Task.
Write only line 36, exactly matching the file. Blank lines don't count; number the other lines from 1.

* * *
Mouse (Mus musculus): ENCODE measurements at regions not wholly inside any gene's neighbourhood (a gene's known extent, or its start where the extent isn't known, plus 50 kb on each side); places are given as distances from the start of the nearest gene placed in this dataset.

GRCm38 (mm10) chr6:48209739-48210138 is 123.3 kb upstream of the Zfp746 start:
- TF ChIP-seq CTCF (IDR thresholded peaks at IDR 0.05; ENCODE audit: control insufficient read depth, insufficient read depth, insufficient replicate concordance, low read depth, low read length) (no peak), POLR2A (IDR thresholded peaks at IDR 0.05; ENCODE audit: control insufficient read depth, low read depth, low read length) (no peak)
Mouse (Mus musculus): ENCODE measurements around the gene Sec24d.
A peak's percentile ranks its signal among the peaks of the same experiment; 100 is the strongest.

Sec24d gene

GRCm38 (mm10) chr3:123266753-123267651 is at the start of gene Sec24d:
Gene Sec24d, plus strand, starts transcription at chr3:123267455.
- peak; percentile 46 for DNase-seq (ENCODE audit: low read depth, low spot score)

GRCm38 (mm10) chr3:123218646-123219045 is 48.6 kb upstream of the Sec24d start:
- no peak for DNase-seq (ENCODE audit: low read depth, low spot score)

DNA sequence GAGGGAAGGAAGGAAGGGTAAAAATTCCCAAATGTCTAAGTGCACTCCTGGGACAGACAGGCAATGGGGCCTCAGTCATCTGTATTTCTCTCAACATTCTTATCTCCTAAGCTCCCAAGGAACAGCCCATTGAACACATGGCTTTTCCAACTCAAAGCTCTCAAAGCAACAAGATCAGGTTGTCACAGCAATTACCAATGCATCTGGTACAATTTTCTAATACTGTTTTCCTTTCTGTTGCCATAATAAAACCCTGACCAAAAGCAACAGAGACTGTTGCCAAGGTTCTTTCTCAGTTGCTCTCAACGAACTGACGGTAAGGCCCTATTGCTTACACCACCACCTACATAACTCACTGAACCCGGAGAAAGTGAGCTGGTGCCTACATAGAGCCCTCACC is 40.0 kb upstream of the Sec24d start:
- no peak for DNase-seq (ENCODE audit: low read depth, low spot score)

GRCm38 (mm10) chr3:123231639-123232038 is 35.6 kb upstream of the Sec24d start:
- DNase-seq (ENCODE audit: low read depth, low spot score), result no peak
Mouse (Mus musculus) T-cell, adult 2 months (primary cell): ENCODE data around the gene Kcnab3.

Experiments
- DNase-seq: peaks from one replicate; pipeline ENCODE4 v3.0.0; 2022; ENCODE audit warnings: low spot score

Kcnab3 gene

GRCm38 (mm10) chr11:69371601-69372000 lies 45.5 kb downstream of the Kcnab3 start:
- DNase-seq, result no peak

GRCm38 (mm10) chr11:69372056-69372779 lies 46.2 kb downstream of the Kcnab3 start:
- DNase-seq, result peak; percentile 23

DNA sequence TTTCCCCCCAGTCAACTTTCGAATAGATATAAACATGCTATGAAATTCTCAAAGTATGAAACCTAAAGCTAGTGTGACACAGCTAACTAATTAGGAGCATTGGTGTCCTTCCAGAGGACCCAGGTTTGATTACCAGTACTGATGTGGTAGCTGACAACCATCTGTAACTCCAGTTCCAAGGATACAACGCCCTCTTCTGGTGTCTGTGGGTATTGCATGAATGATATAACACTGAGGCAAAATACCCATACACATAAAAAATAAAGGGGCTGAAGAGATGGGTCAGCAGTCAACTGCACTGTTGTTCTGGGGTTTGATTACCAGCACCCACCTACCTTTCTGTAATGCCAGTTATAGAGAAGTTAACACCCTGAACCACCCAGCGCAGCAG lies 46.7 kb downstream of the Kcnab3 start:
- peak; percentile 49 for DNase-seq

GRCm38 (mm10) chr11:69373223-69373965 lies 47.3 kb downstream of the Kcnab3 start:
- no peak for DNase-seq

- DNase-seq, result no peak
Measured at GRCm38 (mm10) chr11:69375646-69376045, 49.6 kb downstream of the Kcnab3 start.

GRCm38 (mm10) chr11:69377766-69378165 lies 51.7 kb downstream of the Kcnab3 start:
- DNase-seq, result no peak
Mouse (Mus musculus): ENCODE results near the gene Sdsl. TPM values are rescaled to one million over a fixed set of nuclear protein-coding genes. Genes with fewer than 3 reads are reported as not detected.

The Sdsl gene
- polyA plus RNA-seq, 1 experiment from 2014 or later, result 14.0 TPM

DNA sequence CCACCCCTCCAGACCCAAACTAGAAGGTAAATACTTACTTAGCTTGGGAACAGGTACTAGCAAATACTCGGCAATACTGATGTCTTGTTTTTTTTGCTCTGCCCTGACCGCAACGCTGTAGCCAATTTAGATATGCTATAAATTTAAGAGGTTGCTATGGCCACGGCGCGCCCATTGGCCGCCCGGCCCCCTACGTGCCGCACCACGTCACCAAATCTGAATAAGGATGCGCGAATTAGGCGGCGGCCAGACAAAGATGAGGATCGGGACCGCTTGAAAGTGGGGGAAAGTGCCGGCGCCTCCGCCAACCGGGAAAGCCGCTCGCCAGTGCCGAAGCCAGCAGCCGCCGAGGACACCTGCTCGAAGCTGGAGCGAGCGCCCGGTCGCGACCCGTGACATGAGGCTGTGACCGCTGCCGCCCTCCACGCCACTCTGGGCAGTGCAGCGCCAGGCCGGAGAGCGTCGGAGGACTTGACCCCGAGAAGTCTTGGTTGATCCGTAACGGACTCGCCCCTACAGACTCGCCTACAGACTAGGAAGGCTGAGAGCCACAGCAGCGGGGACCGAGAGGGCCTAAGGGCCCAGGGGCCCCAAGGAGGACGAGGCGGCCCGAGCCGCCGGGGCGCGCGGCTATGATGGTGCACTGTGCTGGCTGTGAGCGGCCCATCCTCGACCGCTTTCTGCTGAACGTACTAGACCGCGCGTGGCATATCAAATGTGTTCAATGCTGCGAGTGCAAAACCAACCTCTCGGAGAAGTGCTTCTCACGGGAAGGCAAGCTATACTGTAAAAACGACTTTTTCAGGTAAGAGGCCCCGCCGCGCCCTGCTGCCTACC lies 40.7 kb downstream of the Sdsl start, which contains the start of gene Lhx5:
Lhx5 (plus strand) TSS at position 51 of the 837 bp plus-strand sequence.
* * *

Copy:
Lhx5 (plus strand) TSS at position 51 of the 837 bp plus-strand sequence.